"It is quite simply the largest PR campaign that ham radio has ever
attempted," says ARRL Media and Public Relations Manager Allen Pitts, W1AGP.
Built around the word "Hello," the coordinated campaign will set "a
positive, upbeat tone that highlights the international capabilities of
Amateur Radio," he explained. 

One aim of the "Hello" campaign will be to reframe Amateur Radio within a
contemporary context. "ARRL President Joel Harrison, W5ZN, was correct in
stating that the Main Street of today is not the same as the Main Street of
yesteryear," Pitts went on to say. "To reach out today, the very first
requirement is that Amateur Radio operators be perceived as friendly and
trustworthy. That's a true public relations goal and the prime focus of the
campaign."

Pitts says it's not helpful to lament the time in decades past when Amateur
Radio grew pretty much on its own, without too much effort on the part of
clubs and individuals. "Only our combined, effective action will do that
today," Pitts says. "This campaign will give hams the tools they need to
reach out in their communities to non-hams and influence their perception of
Amateur Radio."

The national "Hello" campaign can bring curious people into contact with ham
radio groups, but it will be up to local radio amateurs to make them truly
welcome, Pitts maintains.

The "Hello" campaign is designed to gain momentum as the year progresses.
Components will include the release of public service announcements for use
by radio and TV broadcasters and a video for meetings, presentations and
even broadcast. Other highlights will include a "Hello" campaign Web site
and special operating events. The high point of the "Hello" campaign will
come in December on the centennial of Fessenden's first radio broadcast.

History recalls that the Canadian-born and educated Fessenden, using an
early alternator, transmitted the first audio radio broadcast from his
laboratory in Brant Rock, Massachusetts. Radio operators aboard ships at
sea--tipped off in advance to be listening for something special--were
astounded to hear Fessenden's broadcast that included the scientist and
inventor playing "O Holy Night" on the violin and reading a Bible passage.

The campaign will show that despite the Internet and other technologies, the
possibility of being able to talk with everyday people around the world and
sometimes in exotic locales--coupled with the surprise, art and uncertainty
of DXing--remains a major attraction for Amateur Radio. The "Hello" campaign
also will take advantage of likely FCC action this year to drop the Morse
code requirement at least for General class applicants.

"We all say we want to make a change for the better for Amateur Radio and
get others interested," Pitts said. "This is the time, this is the chance.
Stay tuned! More to come!"

==>INJURED MINER RANDY MCCLOY, KC8VKZ, TALKING, JOKING

Randy McCloy, KC8VKZ--the lone survivor of the January 2 Sago Mine disaster
in Upshur County, West Virginia--is continuing to recover. Speaking on The
Early Show on CBS TV March 2, McCloy's wife Anna told co-anchor Hannah Storm
that her husband is talking again and even telling jokes. 

"He'll listen to jokes and understand," Anna McCloy told Storm. "He'll talk
to me and the kids--just regular conversation."

She also said McCloy has told her he remembers "bits and pieces" of the
mining disaster that left 12 of his co-workers dead of carbon monoxide
poisoning. McCloy, 26, who's been in a rehabilitation facility since January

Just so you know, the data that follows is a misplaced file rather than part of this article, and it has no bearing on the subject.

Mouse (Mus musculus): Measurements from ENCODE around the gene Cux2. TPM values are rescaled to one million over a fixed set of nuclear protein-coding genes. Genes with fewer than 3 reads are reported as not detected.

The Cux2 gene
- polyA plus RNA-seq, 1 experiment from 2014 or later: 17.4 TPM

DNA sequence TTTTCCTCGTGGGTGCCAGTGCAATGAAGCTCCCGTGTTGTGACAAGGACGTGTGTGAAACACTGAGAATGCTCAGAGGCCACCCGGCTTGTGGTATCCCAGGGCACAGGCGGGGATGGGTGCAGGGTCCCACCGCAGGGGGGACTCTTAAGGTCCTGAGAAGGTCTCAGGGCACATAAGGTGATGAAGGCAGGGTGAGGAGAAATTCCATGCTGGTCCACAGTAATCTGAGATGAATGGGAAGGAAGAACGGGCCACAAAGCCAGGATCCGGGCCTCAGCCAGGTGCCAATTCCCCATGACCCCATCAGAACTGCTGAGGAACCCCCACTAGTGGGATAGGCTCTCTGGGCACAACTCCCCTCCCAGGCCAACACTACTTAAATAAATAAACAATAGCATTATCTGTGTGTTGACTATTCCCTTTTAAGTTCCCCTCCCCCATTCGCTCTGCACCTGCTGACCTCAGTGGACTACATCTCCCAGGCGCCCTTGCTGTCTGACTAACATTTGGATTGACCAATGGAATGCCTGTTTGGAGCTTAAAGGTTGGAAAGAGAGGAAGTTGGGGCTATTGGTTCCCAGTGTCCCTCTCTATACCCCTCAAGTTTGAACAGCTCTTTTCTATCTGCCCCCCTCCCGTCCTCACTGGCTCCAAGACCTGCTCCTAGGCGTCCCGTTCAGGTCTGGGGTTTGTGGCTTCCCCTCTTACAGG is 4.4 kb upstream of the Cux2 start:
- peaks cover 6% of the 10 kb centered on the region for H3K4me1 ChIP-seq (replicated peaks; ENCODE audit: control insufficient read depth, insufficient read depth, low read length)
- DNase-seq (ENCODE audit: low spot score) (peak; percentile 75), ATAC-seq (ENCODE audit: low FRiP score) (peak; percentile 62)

26, also answers questions appropriately, recognizes his family and can
"move quite well," Anna McCloy said. She has remained at her husband's side
since his rescue. 

McCloy eats with assistance and has expressed distaste for institutional
cuisine, instead preferring the restaurant and fast food fare his wife
supplies. 

Anna McCloy says she's "not quite sure" if her husband realizes he was the
only survivor of the mine mishap. "I don't question him about it. When he
wants to talk about it, I listen to him, but I don't push him, and I don't
question him," she said. 

One of Randal McCloy's physicians, Dr Julian Bailes, told Storm that McCloy
has "improved beyond our expectations" during rehabilitation. "I think we
see his old personality coming back." 

Well-wishers have been sending cards and QSLs to McCloy at PO Box 223,
Philippi, WV 26435. A fund has been set up to accept donations for McCloy's
benefit: The Randal McCloy Jr Fund, c/o Clear Mountain Bank, 1889 Earl Core
Rd, Morgantown, WV 26505.

==>SOLAR UPDATE

Solar sage Tad "Fall Out Boy" Cook, K7RA, Seattle, Washington, reports: Low
activity continues with another string of zero-sunspot days. Average daily
sunspot numbers for this week were down by 4 points from the prior week to
3.1. Average solar flux declined by 1 point to 76.4.

Average sunspot numbers plummeted in February--far below any other month in
the second half of Cycle 23.

This weekend is the ARRL INTERNATIONAL DX CONTEST (SSB)
<http://www.arrl.org/contests/rules/2006/intldx.html>. Although solar
activity is low, geomagnetic conditions should remain quiet, which is good.
Sunday, March 5, could see some unsettled activity. The predicted planetary
A index for March 3-7 is 8, 5, 12, 5 and 5. Sunspot and solar flux levels
should remain very low.

Sunspot numbers for February 23 through March 1 were 0, 0, 0, 0, 11, 11 and
0, with a mean of 3.1. 10.7 cm flux was 75.1, 76, 76, 76.5, 77, 77.1, and
77, with a mean of 76.4. Estimated planetary A indices were 3, 6, 1, 5, 3, 5
and 7, with a mean of 4.3. Estimated mid-latitude A indices were 4, 4, 1, 3,
2, 2 and 5, with a mean of 3.

__________________________________

==>IN BRIEF:

* This weekend on the radio: THE ARRL INTERNATIONAL DX CONTEST (SSB), the